“Talking at” people or influencing them?

“Old school” influencing in action

A chilled-out coffee

Though quite full the large upstairs room in the cafe had a quite chilled out atmosphere with people chatting, reading, web browsing, or contemplating life.

The usual racket associated with making cappuccinos and espressos was confined to the downstairs room.

The conversations were fairly muted; no voices were interfering with the comfort or concentration of others. I was with myself and enjoying my cappuccino and croissant; day-dreaming and idly gazing at people passing in the street below.

The Salesman has arrived

All this changed when Mr Salesman arrived with Mr Punter. I could hear him coming up the stairs well before I saw him but he, fortunately, chose a table a good 20 feet (about 7.5 metres) away from me.

Not far enough as it happened. I tried without much success to ignore his loud and penetrating voice as he proceeded to ‘sell’ the deal to Mr Punter. It was some sort of property deal and he mentioned £750,000 pounds a few times.

People sitting behind, to the right, and in front of them were all enjoying or, attempting to enjoy, their visit to the cafe. But non-stop delivery was noticeably distracting many of them. Mr Punter had to endure a relentless listing of facts, percentages, square footage, ROI, plus lots of non-too-subtle hints that he was the best person “to take advantage of this great opportunity”.

Rapport can change

Strangely, despite his style, Salesman did have a degree of rapport with Punter. At first. Perhaps Punter believed that he would make money from the deal. But it was interesting how, in the 15 minutes or so that I was paying attention to them, this began to change.

Initially Punter attempted to match the quite loud and carrying voice of Salesman. But gradually he began to lower his voice, especially when discussing obviously sensitive matters such as money. Yet this had the effect of encouraging Salesman to speak even louder.

He seemed to have little awareness of his impact on anyone. The sales patter, or battery, continued without faltering.  And to be fair to him, Salesman seemed to have done his homework thoroughly. And, who knows, he may even have clinched the deal for all I know (I gave up and left after about 15 minutes of this).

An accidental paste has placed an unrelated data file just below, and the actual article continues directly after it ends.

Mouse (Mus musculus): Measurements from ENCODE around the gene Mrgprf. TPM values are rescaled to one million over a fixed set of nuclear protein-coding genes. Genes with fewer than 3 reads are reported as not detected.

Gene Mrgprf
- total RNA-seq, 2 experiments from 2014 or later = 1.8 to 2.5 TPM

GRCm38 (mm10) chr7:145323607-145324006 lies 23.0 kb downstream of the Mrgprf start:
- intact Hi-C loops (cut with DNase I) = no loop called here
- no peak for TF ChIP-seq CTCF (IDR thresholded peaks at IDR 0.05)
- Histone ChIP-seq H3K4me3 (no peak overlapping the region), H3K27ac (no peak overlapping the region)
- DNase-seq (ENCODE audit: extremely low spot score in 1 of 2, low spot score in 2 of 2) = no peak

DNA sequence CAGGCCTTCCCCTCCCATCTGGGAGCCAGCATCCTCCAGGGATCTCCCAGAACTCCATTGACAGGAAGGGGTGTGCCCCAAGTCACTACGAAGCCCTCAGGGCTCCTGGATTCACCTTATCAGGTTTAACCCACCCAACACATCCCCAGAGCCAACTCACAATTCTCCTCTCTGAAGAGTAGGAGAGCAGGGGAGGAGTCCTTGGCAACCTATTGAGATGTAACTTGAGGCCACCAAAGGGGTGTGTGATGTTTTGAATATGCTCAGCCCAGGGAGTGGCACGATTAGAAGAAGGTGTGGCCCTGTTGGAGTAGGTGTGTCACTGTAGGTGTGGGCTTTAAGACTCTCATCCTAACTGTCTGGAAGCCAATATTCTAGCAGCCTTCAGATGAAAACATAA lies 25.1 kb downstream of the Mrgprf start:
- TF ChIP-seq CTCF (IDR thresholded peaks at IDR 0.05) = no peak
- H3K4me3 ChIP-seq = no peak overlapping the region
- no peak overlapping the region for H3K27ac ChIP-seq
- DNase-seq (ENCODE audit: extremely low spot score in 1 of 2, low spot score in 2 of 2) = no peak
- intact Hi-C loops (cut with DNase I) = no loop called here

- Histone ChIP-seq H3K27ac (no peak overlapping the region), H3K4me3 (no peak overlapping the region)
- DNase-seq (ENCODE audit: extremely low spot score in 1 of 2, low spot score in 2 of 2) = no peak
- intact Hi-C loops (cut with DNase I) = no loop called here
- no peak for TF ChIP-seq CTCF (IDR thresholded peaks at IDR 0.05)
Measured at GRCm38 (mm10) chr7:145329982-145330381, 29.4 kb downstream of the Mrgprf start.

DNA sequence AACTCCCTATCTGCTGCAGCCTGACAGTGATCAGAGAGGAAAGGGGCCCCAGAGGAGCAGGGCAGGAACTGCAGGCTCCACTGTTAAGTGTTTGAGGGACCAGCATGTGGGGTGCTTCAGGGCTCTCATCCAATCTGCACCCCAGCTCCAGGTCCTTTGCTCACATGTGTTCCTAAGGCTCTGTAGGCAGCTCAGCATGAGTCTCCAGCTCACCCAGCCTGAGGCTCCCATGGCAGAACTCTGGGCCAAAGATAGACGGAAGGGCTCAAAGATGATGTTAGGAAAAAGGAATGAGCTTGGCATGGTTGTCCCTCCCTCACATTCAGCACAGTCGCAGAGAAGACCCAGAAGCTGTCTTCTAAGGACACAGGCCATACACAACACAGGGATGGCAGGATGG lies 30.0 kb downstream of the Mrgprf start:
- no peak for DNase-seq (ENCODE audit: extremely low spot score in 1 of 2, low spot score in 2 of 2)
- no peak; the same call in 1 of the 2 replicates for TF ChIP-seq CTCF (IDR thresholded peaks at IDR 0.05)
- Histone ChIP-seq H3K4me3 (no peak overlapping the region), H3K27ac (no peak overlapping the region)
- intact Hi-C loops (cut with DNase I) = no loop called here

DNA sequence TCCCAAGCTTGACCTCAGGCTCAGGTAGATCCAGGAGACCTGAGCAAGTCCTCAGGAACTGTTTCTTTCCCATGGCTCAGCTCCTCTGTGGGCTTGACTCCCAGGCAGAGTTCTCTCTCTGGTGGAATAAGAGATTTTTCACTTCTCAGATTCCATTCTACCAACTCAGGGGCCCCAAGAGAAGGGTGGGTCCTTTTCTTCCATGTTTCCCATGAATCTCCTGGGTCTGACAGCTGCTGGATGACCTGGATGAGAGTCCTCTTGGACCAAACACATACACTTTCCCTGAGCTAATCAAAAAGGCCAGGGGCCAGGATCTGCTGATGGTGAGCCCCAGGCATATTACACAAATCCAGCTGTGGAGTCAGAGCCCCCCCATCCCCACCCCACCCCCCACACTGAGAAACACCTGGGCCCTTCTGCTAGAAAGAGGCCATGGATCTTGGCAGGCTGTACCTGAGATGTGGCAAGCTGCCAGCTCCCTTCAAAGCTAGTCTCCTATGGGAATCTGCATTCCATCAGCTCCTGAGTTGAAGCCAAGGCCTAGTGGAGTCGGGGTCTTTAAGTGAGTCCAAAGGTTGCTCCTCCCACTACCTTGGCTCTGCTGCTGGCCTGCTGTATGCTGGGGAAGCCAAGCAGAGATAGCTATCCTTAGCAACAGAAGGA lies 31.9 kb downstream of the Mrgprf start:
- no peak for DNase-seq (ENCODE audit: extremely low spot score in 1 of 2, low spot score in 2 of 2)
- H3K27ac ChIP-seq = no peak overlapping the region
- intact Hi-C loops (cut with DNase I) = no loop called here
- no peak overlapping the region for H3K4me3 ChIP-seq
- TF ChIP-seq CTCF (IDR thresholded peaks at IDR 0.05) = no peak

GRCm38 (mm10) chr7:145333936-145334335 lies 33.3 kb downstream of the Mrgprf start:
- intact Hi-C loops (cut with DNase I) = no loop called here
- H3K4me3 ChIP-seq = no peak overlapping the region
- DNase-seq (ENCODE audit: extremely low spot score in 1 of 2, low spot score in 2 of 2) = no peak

How to dissuade irrelevant chatter

There were a few occasions when Punter did get to speak. But Salesman wasn’t to be deflected. And his body language in these moments was fascinating.

His eye contact with Punter was minimal, there was a continuous “mmm, mmm” while Punter was speaking, he fidgeted and glanced through his pile of papers. And the moment Punter paused or faltered Salesman was back into the affray – but on a different topic – eloquently conveying that what Punter was saying was of little relevance.

Looking through the eyes of NLP

I like NLP because of its highly structured way of recognising what makes people tick. So, once I realised that my day-dreaming couldn’t continue as long as Salesman was doing his number, I decided to put my NLP hat on and be fascinated and entertained by his performance – which was inept and quite short-sighted.

It was also quite the opposite to our Pegasus NLP approach in which you::

  • See influencing as a way of engaging with someone rather than doing things to them
  • Use lots of questions to identify what are the person’s needs or values
  • Explore with them how your idea could enable them to fulfil their needs
  • Are walking side by side rather than having one person leading and the other meekly following.

We’re all ‘salespeople’

In Pegasus NLP we also see selling and influencing as being essentially the same process – and something that each of us does, all of the time. In other words we are all sales-people – because we are all influencers…

Parents influence/sell – to get children to go to bed on time, do their homework, or behave in sociable ways. Their motivation: they want their children to develop skills for a happy and successful future